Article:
MIAMI (AP) -- This is what the Miami Heat said they wanted, a second chance with largely the same cast to show that the brilliant-yet-futile finish to last season was no mirage.

Here's that chance.

With largely the same cast as last season, the Heat gathered Monday for media day and the prelude to Tuesday's beginning of training camp in a far different place than they were a year ago. Most of the faces were new then; now, the core is established and the lessons learned from both the the 11-30 start to last season and the 30-11 finish have not been forgotten.

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"I've been around a lot of teams," Heat coach Erik Spoelstra said. "Our guys are just crazy enough to think we're good enough to get the job done."

Miami's nine leaders in points-per-game are all back, as are all eight Heat players who logged at least 1,100 minutes with the club last season. So unlike a year ago when the Heat probably should have worn "hello-my-name-is" stickers on their jerseys for the first few practices, this team is headed to camp with the benefit of knowing basically how most of the pieces fit.

"We feel that matters. It means something," Spoelstra said. "We don't take it for granted. It doesn't guarantee that you'll have the results or you'll play the way we were at the end of last season. Each season is new. You have to be open to the possibilities. But it does allow me to prepare for this training camp in a different way than last year."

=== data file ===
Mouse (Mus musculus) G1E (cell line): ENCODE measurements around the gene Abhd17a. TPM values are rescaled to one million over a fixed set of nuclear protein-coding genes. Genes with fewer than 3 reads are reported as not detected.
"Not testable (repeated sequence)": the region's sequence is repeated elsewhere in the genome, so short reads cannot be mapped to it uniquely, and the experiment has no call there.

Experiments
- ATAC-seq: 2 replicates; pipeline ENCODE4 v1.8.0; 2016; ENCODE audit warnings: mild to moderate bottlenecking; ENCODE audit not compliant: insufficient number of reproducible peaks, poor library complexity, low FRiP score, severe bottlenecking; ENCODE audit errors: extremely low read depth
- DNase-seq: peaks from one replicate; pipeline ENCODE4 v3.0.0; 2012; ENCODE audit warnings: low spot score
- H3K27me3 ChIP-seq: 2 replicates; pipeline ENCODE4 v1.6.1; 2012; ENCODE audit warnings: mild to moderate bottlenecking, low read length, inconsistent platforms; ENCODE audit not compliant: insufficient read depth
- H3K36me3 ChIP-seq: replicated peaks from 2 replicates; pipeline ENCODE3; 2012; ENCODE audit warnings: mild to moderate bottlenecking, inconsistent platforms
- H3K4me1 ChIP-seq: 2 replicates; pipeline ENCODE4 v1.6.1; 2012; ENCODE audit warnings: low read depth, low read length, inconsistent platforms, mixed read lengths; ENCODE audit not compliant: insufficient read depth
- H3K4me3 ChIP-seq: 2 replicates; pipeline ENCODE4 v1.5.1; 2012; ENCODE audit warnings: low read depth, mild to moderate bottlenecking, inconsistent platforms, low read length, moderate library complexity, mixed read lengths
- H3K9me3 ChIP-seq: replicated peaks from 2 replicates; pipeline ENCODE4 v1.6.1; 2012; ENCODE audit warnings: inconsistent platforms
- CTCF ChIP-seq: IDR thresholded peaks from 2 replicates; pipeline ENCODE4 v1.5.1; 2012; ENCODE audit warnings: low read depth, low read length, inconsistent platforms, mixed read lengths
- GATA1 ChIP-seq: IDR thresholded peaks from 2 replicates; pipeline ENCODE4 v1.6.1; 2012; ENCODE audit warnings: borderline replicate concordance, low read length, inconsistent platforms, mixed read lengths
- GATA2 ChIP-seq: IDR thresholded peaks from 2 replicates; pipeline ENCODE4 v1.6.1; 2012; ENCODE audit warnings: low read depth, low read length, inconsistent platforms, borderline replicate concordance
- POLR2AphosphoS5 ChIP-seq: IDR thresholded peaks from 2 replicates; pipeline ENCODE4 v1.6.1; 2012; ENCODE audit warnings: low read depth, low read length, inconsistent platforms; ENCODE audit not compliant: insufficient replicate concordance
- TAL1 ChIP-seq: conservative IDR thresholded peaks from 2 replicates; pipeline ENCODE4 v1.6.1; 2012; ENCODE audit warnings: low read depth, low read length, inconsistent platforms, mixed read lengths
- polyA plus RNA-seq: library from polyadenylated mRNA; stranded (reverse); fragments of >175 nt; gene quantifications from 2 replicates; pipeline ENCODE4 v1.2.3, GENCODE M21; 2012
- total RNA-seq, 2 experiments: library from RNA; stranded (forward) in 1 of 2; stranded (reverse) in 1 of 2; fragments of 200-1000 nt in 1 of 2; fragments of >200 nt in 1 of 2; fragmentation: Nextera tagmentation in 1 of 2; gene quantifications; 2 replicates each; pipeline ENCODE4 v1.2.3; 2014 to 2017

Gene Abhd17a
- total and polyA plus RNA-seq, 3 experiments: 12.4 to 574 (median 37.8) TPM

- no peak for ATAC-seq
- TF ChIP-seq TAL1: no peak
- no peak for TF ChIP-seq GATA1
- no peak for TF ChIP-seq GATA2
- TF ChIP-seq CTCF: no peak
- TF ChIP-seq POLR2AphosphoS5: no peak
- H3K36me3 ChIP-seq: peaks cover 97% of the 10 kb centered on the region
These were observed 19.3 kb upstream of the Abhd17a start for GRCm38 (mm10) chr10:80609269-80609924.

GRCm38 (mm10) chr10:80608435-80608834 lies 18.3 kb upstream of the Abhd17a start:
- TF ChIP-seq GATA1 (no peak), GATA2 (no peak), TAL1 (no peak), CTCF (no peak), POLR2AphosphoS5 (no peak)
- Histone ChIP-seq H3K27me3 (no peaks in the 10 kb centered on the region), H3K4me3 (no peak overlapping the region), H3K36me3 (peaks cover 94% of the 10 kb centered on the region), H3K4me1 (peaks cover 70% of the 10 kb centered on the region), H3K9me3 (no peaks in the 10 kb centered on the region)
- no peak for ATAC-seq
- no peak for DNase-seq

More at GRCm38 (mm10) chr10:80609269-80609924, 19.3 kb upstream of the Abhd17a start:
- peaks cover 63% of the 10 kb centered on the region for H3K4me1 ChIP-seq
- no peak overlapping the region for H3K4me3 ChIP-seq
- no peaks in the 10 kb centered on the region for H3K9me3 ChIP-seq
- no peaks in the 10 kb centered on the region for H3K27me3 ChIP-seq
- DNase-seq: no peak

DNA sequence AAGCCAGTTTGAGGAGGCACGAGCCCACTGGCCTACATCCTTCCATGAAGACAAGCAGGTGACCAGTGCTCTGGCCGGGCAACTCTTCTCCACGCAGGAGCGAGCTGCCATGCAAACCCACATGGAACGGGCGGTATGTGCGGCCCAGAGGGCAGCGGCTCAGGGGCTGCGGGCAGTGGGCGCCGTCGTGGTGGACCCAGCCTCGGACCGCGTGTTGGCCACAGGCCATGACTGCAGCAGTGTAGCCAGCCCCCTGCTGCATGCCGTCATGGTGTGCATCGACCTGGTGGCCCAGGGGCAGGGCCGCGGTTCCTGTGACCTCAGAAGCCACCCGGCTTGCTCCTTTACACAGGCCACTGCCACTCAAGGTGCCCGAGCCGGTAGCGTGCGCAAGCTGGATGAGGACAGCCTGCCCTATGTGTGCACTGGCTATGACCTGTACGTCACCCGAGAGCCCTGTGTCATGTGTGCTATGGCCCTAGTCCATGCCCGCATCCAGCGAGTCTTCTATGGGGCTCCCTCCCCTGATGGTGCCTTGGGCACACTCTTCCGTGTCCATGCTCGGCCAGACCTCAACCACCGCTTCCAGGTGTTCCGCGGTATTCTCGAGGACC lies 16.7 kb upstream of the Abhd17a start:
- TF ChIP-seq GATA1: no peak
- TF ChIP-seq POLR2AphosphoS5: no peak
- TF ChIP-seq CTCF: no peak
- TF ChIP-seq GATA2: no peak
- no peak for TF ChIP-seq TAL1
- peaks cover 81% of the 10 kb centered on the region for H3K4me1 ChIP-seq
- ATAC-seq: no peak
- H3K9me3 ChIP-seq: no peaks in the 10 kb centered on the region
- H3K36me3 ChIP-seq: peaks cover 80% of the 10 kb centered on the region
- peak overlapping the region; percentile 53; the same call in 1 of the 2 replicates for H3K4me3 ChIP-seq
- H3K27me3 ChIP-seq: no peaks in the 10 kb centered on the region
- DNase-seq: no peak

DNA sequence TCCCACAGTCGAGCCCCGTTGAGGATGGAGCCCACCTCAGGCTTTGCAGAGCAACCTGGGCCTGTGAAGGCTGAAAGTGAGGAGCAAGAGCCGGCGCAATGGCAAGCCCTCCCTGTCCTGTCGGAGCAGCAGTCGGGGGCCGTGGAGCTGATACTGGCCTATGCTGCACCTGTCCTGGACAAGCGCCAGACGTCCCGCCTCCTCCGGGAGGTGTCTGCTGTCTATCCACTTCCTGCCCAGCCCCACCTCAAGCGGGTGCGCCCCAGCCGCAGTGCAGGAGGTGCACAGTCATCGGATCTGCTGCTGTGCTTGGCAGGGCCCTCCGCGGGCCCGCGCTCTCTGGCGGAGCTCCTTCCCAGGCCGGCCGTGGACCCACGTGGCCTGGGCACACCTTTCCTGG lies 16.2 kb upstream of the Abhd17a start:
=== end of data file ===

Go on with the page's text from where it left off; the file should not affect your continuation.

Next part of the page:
Center Hassan Whiteside, the NBA's blocked-shot leader two seasons ago and its rebounding champion last year, agreed -- familiarity will help.

"Guys know each other's personalities," Whiteside said. "Guys know the system. I think we had nine new guys last year. It's going to be a lot easier for us, I think."

Justise Winslow, Miami's first-round pick in 2015 who was a non-factor last season because of shoulder surgery, is ready to go for camp. Kelly Olynyk, a free-agent arrival from Boston, looks lighter than he was at the end of last season. The Heat are raving about rookie forward Bam Adebayo out of Kentucky, and point guard Goran Dragic -- coming off winning MVP at the European Championships for Slovenia -- said he feels good as ever.

Plus, the Heat were able to not just find a way to pick up its option on Wayne Ellington but also retain James Johnson and Dion Waiters after both made brief forays into free agency.

"He's set for life," Dragic said of Waiters, whose four-year deal could be worth up to $52 million if incentives are met. "The only thing I can give him as far as advice is enjoy it. Play your game. No pressure. We already know what he can do."

It's not like the Heat feel like they're coming off something super-special: They went 41-41 last season, losing a tiebreaker for the final Eastern Conference playoff spot.

But the way they played the second half is the clear reason for hope.

"Our guys didn't feel like they accomplished something," Spoelstra said. "There was heartbreak in the locker room. Guys wanted more. That's the thing that probably years from now we will all look back on -- we never had a chance to see what we could have done in the playoffs. Our guys are crazy enough to think we could have advanced.

"So we have to start from the beginning," Spoelstra said. "Just like everybody else."


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